The year 2013 was likely a particularly memorable one for Qatar residents, who witnessed the ascendency of a new leader, found the country in the international spotlight over labor conditions and saw the nation strain to accommodate some 200,000 more people.
Here are some of the top stories, or themes, that dominated the year’s headlines.
A new Emir
Sheikh Hamad bin Khalifa Al Thani shocked the Arab world in June when he peacefully abdicated power to his fourth son, Sheikh Tamim.
For all intents and purposes, the transition was smooth. The new Emir, who at 33 is the youngest leader in the region, had already been managing much of the country’s domestic affairs, including the education, finance and sports sectors. In his first and subsequent public addresses, he has vowed to hew to the same vision for Qatar that was set out by his father.
Also in June, Qatar saw the exit of its longtime, outspoken Prime Minister/Foreign Minister, Sheikh Hamad bin Jassim Al Thani, who also lost his post as head of Qatar’s sovereign wealth fund.
Analysts postulated that “HBJ,” who hasn’t been heard from publicly since leaving his posts over the summer, was forced out because Qatar wanted to pursue a quieter foreign policy. Others assert that his presence posed a threat to the new Emir’s authority.
In his stead, Sheikh Abdullah bin Nasser bin Khalifa Al Thani was named both Prime Minister and Interior Minister, making him one of the most powerful people in the country. And Dr. Khalid bin Mohamed Al-Attiyah, formerly the minister of state for foreign affairs, was confirmed as the new Minister of Foreign Affairs.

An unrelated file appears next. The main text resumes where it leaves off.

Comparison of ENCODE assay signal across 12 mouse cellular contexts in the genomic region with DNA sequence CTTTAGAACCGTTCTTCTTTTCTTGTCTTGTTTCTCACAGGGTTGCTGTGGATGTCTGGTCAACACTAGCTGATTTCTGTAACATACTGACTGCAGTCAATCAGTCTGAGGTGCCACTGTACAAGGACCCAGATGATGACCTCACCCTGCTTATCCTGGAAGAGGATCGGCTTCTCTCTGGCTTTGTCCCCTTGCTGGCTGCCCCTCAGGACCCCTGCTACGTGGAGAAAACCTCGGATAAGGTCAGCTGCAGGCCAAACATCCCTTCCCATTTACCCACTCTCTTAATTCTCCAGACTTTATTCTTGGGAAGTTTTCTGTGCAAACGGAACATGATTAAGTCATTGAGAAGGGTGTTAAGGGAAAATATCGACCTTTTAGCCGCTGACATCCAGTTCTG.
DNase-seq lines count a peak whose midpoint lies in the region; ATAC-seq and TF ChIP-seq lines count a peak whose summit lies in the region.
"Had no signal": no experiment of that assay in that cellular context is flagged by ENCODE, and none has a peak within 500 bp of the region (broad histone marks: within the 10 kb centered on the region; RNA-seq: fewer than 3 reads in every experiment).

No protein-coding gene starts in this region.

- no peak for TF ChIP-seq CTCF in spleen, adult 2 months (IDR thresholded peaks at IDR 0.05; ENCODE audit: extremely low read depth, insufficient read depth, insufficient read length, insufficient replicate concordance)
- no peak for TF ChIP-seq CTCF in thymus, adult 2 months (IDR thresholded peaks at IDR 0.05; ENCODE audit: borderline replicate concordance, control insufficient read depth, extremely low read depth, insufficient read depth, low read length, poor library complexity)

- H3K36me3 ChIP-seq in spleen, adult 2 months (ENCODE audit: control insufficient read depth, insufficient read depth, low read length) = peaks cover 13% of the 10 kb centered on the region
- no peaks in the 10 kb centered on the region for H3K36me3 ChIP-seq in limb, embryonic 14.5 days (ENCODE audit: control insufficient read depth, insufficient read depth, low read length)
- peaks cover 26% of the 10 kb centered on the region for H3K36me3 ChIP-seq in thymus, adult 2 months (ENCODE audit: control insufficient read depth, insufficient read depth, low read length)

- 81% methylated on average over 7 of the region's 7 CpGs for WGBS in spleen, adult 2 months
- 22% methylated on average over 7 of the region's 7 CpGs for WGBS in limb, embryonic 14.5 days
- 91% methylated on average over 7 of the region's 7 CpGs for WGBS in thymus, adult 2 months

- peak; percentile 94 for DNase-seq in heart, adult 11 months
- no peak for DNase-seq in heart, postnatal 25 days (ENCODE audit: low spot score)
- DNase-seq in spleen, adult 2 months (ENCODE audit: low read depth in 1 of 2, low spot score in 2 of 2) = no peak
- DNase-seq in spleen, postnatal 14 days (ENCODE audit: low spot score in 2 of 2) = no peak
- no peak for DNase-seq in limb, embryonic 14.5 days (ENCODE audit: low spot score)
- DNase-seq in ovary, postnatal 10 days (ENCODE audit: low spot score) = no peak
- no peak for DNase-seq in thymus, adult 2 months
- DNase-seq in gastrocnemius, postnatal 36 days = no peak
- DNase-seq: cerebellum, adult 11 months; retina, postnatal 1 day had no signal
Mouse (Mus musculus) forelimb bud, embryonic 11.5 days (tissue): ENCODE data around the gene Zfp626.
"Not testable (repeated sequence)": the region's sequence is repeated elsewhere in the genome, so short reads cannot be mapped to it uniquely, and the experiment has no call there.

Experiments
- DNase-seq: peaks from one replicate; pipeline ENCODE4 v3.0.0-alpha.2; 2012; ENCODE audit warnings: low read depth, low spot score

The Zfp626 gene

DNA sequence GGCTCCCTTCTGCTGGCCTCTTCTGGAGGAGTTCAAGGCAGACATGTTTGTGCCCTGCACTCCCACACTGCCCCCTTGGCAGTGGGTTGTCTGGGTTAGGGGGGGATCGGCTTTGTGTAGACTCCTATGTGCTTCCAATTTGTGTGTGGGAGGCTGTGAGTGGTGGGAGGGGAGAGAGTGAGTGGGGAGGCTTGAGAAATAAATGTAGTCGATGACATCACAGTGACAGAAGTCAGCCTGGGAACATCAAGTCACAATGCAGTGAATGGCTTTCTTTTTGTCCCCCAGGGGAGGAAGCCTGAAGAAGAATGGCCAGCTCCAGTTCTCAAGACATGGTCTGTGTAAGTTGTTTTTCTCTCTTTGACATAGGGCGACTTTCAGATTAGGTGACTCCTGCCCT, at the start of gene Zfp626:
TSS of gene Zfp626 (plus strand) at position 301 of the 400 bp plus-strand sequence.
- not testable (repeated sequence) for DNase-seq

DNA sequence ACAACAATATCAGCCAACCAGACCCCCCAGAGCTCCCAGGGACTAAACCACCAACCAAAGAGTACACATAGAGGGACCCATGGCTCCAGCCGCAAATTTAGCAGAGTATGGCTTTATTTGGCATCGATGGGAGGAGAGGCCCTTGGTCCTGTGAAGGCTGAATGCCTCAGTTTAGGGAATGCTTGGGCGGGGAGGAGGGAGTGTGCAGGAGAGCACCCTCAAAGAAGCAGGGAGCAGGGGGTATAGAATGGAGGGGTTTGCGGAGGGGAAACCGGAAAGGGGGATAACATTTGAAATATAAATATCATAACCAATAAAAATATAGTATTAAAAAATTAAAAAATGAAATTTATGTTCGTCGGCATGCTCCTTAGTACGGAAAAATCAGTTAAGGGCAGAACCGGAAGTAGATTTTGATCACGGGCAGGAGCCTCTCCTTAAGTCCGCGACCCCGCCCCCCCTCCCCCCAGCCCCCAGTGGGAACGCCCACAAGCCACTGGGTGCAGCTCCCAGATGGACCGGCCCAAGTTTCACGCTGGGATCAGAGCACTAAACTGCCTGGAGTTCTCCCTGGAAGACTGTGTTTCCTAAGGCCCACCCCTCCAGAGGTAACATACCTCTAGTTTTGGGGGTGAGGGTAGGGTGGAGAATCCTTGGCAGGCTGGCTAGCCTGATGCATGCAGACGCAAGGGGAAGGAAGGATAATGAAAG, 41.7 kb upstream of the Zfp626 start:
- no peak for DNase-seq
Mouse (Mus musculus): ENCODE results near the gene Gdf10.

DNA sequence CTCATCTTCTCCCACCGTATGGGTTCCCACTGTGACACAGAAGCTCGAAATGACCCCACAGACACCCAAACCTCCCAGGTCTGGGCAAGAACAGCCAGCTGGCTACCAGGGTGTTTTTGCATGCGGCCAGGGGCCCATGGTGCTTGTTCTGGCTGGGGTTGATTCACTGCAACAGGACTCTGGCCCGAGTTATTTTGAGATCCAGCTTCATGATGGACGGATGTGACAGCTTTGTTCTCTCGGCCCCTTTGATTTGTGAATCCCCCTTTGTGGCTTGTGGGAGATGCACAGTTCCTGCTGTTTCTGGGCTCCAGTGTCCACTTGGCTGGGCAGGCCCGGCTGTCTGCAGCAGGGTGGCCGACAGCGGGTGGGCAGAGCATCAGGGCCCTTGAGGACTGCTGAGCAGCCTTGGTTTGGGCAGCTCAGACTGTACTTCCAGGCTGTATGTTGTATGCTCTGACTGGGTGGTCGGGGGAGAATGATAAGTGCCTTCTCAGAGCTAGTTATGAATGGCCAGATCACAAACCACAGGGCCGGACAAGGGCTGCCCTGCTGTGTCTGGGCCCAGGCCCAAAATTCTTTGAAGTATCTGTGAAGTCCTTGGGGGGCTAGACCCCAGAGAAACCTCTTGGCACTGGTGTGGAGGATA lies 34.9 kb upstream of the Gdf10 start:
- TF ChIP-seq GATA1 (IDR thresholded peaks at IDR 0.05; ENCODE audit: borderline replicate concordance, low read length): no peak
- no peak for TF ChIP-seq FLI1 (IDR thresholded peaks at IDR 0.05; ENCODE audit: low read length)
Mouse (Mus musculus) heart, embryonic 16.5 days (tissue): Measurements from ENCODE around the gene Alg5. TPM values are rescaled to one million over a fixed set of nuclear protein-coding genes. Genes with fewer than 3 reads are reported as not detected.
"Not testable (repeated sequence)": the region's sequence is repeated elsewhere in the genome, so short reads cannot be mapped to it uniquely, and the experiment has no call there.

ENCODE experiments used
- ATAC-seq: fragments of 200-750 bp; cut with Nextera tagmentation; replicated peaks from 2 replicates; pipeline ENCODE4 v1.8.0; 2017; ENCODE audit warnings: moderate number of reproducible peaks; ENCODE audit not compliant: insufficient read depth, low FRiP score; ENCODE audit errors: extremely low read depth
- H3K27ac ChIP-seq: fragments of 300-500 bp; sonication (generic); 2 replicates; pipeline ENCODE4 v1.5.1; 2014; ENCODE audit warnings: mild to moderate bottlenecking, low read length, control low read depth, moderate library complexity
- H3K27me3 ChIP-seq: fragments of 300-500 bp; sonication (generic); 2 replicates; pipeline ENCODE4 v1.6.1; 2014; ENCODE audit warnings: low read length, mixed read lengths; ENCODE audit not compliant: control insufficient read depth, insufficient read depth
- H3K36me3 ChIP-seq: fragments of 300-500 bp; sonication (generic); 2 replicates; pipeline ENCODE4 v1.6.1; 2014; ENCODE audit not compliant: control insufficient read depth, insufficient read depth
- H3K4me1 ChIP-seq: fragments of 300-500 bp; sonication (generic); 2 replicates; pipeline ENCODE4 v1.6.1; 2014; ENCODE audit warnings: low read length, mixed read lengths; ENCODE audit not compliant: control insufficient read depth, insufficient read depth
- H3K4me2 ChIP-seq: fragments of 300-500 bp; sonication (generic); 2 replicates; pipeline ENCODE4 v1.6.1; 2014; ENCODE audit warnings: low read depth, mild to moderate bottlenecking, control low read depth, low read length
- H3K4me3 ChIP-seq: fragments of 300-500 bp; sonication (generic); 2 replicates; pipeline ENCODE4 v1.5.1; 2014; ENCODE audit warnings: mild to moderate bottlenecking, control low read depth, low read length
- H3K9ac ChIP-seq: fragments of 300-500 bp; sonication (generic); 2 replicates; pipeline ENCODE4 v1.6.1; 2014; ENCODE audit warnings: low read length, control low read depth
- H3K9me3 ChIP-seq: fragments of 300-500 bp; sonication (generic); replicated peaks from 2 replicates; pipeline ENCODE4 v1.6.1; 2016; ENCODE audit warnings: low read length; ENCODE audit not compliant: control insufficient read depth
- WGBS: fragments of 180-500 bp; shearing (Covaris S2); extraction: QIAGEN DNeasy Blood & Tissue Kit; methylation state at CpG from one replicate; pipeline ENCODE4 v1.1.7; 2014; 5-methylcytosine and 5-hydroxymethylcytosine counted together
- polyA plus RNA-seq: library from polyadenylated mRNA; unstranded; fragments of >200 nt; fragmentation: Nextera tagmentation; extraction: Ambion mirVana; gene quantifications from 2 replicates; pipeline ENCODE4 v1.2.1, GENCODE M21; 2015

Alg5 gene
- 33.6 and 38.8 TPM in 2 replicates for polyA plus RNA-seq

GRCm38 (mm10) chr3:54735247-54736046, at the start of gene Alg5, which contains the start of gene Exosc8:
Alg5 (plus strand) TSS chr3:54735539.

Additionally, Ahmad Al Sayed was appointed the new CEO of the Qatar Investment Authority. The former chief executive of Qatar Holding, QIA’s direct investment arm, was widely seen as HBJ’s protege.
A shakeup in the Cabinet also followed the government transition, with the creation of several new ministries.
Finally, a byproduct of the transition was the postponement of legislative elections, which were promised by the Father Emir in 2011, but put on hold his last day as ruler, when he issued the decision to renew the Advisory Council’s role for another three years.
Building up Qatar
With the 2022 World Cup looming in the not-so-far future, efforts to remake Doha and the surrounding areas got well underway this year, as several roadwork and construction projects were launched.
That includes the conversion of eight roundabouts in and around the Corniche into signalized intersections, which caused hellish backups for a few months, but now seems to have improved traffic in the area.
During that time, residents bid adieu to the iconic Oryx atop of the roundabout of the same name, as well as the sweeping arch that defined Rainbow Roundabout, from which traffic has been rerouted for the next two years as work on the Lusail Expressway continues.
Elsewhere in Qatar, the first World Cup stadium project has been announced in Al Wakrah, enabling works have cropped up all over town for the upcoming Qatar Rail projects, and progress is also being made at the upcoming mega Mall of Qatar, which is slated to open in 2015.
Ambitious plans for a new Doha Zoo and Sharq Crossing, a series of underwater tunnels and bridges to connect West Bay, Katara Cultural Village and the new Hamad International Airport, were also announced.
The much-anticipated HIA itself, after many delays, is expected to hold a soft opening this month.
Death of Lauren Patterson
That Qatar is home to one of the world’s lowest crime rates is a fact of pride among many residents, expats and locals alike. So when a young British teacher went missing, and it then emerged that she had been killed and her remains were found smoldering in the desert, shock and horror did not begin to describe the reaction residents felt.
Lauren Patterson, 24, was apparently murdered after leaving a local Doha nightclub in October. Two Qatari men have been arrested in relation to her death, but they have yet to appear in court.